What is a teacher?  How do you measure the effect they have on the countless numbers of children whose live’s that teacher touches?  How can I look back on the career of my dearly departed friend, Arty Miller, and properly evaluate his role as a teacher in our community?

Our government and pencil pushing bureaucrats think they have the answer, and it looks like this:











According to the bureaucrats and policymakers who dictate education policy, we can effectively measure the worth of a teacher in a calculation that is more complex than Erwin Schrödinger’s differential equation which explains the quantum nature of matter and light (see HERE if you wish to get an idea).  You can, apparently, boil the life’s work of an educator down to a single number.  A good teacher, according to those who don’t teach, can be quantified.  Tell that to my friend Arty…

Over the past 14 years I have been blessed with having the opportunity to be friends with a man whose dedication to my profession was beyond compare.  From my first glimpse of him rolling his “wheelie bag” down the hallways of our middle school – until the last day I sat with him in his room last June, I saw an educator who made a real difference in the lives of all those who sat in his room 180+ days a year.  Whether it be dressing up in traditional Chinese attire to teach about his experience in China and the “China Ship” (inside joke), or his daily, boisterous greeting of his students with “GOOD MORNING CLASS!!!” – and their equally enthusiastic reply “GOOD MORNING, MR. MILLER”, my friend always went above and beyond.  Even after 14 years of teaching, Arty would confide in me that he still spent hours EVERY night, grading papers, writing lesson plans and putting together presentations for his classes.  He could not grasp how I actually had nights where I did not have to do any school work.  For 14 years he asked me for my secret to cutting down on my workload, and for 14 years I was too afraid to admit that I wished I had his level of commitment…

While at school, Arty was a teacher first and everything else came second.  But what is a teacher?  What makes a good teacher and why was my friend the very best one I have ever had the pleasure of knowing?  Simple.  It’s heart.  His was unmatched and bigger than anyone else I have known in my 39 years.  You can’t measure heart.  There is no metric that can adequately define it or quantify it.  My friend was all heart.  That is why he was such a great teacher.  Ask any student who had him and the answer is the same:  “Mr. Miller was the best.”.  No doubt.  The best.

Someone once shared with me this “poem” about a good teacher:

a good teacher:

is kind

is generous

listens to you

encourages you

has faith in you

has time for you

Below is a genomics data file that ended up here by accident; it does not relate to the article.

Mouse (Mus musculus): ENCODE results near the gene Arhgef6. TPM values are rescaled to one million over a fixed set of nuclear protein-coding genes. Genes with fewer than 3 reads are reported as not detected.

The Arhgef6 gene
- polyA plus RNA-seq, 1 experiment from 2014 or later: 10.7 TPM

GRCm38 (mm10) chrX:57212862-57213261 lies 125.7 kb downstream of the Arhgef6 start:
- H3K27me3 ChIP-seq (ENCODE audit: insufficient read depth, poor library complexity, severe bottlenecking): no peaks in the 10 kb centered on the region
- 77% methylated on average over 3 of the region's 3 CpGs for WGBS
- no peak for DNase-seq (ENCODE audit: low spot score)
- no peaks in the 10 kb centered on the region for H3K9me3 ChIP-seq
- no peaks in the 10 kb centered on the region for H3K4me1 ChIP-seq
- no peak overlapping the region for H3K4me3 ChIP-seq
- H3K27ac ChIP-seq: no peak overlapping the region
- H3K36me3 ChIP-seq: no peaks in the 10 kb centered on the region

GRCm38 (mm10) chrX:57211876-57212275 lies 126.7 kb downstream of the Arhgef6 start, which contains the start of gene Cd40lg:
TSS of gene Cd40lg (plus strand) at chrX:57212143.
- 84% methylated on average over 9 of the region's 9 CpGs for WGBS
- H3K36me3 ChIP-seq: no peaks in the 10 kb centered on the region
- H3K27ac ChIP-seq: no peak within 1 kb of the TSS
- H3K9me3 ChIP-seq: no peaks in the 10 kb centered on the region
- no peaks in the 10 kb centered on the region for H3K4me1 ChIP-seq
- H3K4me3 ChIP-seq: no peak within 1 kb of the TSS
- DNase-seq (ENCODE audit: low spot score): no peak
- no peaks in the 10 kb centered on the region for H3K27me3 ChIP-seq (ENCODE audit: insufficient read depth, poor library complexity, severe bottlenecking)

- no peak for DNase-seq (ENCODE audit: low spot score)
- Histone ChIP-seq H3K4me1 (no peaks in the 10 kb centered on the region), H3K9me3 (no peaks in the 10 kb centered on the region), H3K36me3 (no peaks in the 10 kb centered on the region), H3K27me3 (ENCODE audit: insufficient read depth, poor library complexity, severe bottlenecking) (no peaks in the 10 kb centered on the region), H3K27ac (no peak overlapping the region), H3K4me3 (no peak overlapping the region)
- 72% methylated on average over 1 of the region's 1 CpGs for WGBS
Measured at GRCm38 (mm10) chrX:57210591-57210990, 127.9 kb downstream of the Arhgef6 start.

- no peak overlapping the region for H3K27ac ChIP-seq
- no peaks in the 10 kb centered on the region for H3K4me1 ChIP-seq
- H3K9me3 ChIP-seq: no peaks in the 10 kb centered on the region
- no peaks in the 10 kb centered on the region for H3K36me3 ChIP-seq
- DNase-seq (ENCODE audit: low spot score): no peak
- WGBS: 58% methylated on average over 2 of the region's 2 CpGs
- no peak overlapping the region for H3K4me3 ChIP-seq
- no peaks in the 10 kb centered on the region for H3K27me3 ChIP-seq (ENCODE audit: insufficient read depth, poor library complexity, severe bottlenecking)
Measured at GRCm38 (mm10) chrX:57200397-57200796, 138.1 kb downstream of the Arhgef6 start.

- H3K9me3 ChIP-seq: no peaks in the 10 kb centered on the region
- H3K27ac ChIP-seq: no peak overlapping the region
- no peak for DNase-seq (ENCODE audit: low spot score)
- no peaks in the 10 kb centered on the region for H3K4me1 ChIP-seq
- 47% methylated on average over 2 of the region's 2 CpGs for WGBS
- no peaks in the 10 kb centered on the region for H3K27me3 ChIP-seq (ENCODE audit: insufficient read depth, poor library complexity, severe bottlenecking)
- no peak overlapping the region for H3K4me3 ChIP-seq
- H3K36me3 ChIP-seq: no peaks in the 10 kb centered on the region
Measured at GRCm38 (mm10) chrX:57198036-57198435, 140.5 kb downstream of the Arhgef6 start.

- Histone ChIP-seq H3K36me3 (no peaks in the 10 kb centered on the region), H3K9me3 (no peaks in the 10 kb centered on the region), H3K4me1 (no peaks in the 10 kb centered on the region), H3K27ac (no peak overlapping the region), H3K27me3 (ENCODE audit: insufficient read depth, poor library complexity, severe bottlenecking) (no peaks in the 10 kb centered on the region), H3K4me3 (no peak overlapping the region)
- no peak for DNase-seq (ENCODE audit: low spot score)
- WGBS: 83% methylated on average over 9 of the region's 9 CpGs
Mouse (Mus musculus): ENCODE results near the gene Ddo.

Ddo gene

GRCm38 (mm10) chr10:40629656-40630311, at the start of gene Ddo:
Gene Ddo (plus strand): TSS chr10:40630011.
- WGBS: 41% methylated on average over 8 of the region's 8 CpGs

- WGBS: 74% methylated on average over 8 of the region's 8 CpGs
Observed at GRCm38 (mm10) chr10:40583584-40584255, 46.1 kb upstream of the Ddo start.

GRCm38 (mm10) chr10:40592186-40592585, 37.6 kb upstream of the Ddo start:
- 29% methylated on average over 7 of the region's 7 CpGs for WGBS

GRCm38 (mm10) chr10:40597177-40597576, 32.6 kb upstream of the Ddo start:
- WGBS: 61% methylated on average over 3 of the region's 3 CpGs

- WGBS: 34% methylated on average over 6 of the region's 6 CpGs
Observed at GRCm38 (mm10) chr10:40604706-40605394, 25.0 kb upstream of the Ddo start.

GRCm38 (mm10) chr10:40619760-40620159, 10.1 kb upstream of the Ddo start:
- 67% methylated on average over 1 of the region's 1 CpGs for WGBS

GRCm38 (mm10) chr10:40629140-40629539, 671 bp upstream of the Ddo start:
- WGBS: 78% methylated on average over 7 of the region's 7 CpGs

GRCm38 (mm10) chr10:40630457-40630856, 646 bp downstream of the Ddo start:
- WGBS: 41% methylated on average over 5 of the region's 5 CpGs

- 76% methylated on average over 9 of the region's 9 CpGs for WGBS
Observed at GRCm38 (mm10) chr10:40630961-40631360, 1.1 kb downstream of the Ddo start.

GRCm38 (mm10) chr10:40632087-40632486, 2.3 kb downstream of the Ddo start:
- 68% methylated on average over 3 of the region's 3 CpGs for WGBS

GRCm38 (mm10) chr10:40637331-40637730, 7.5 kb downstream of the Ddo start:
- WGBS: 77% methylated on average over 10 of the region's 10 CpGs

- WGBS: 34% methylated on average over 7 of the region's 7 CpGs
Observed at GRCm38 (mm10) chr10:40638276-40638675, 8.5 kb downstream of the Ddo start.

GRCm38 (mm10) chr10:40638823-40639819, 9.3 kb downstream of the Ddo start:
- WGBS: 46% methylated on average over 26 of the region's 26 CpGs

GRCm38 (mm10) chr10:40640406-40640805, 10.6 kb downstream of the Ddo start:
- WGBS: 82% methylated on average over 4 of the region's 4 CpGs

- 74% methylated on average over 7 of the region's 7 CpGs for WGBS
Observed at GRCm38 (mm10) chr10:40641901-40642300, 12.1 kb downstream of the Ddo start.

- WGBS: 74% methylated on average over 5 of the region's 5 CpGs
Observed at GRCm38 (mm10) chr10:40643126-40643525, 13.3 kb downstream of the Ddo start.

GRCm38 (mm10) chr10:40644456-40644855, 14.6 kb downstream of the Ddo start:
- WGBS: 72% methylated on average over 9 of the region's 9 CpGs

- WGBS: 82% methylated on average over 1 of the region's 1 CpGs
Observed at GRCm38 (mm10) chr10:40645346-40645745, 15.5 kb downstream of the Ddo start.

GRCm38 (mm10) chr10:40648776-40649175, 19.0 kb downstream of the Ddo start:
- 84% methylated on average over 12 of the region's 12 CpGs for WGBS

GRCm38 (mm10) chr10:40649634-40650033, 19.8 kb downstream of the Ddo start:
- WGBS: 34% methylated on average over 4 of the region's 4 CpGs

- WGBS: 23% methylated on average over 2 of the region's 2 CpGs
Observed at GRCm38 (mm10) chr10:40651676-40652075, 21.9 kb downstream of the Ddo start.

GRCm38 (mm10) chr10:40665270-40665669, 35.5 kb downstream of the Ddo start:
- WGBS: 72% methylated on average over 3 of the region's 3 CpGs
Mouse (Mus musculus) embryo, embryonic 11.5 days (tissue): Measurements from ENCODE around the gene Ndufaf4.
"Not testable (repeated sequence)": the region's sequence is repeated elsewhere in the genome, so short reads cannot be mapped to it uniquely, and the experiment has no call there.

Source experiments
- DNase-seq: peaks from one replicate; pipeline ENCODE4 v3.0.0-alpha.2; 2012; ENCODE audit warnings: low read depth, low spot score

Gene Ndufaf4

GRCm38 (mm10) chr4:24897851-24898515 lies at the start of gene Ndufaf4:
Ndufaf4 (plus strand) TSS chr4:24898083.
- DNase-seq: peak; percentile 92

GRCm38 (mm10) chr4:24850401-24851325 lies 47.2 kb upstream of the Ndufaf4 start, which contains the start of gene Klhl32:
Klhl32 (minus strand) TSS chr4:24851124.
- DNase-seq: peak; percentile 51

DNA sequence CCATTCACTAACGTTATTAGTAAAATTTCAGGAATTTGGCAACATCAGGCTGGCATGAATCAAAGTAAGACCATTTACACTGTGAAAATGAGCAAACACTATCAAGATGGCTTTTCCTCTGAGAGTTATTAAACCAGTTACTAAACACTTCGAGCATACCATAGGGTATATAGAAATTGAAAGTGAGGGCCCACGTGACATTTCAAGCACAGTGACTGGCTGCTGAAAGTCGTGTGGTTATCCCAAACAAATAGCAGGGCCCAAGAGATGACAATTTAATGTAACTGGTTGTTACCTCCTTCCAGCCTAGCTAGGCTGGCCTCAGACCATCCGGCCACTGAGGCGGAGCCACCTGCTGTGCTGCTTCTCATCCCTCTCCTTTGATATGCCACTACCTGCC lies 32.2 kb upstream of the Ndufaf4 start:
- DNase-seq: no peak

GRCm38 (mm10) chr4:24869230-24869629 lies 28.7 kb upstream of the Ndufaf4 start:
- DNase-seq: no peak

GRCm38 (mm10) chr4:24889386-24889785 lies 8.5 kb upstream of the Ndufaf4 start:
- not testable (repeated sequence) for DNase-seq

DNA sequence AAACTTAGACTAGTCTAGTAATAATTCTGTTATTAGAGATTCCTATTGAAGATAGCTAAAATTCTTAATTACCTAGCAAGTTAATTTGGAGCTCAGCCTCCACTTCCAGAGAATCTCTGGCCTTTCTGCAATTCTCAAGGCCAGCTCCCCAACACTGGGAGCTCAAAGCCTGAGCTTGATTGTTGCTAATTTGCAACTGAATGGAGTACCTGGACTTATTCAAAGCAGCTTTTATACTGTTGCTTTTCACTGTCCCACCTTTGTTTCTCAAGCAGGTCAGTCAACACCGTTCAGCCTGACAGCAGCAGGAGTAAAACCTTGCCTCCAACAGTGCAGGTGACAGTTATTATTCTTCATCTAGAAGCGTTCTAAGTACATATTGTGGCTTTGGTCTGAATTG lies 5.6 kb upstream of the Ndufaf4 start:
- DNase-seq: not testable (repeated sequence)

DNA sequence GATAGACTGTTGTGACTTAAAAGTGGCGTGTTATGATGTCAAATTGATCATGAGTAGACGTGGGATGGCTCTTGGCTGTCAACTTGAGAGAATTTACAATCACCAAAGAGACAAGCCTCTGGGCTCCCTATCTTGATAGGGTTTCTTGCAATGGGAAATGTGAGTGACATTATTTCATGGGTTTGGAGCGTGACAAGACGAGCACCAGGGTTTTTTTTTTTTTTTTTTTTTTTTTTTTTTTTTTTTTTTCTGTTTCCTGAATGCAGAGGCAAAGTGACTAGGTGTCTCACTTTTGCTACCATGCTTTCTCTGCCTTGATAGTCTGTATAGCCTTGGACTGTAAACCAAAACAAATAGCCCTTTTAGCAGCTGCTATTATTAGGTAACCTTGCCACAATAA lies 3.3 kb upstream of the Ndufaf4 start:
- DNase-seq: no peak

keeps confidences

shares their love

takes time to explain

is a helper

tells you how you are doing

allows you to have your say

does not give up on you, ever

values your opinion

makes you feel clever, imaginative and worthwhile

stands up for you

tells the truth

is forgiving



My friend Arty Miller was all of these things and more.  There is no equation that can measure that.  Notice that poem does not mention data, or numbers? Why not? Simple: There is no test a child can take that can demonstrate the effect a great teacher like my friend has.  My heart is breaking – and has been for some time now, that our profession is moving in a direction that values numbers above all else.  Arty often shared his frustrations with me over this.  He never spoke out.  He never complained.  He soldiered on and accepted every rating he received, and yes – many of them told a different story about his ‘effectiveness” than you would think… yet he kept doing the best he could.  Arty confided in me on more than one occasion that he wasn’t sure he could keep going on teaching, not because of his students, not because of his workload, but because of a system that seemed to take more and more heart and soul out the profession he had poured ALL OF HIS into.

My friend Arty was the best teacher I have ever known, and every student who sat in his class can corroborate that. If I were not here to share that, and if you went by the rating system that he was judged under, he would just show up as another average educator.  My friend Arty wasn’t average.  He was the best.  He is what every teacher should be.  My friend was all heart and his teaching was testament to that.  You don’t have to take my word for it though.  All the evidence you need to see that truth is the sadness and devastation his loss has created in our community.  I would share with you EVERY note, comment and post that parents, students and fellow teachers shared with me over the past two weeks, but I just don’t have the bandwidth to it.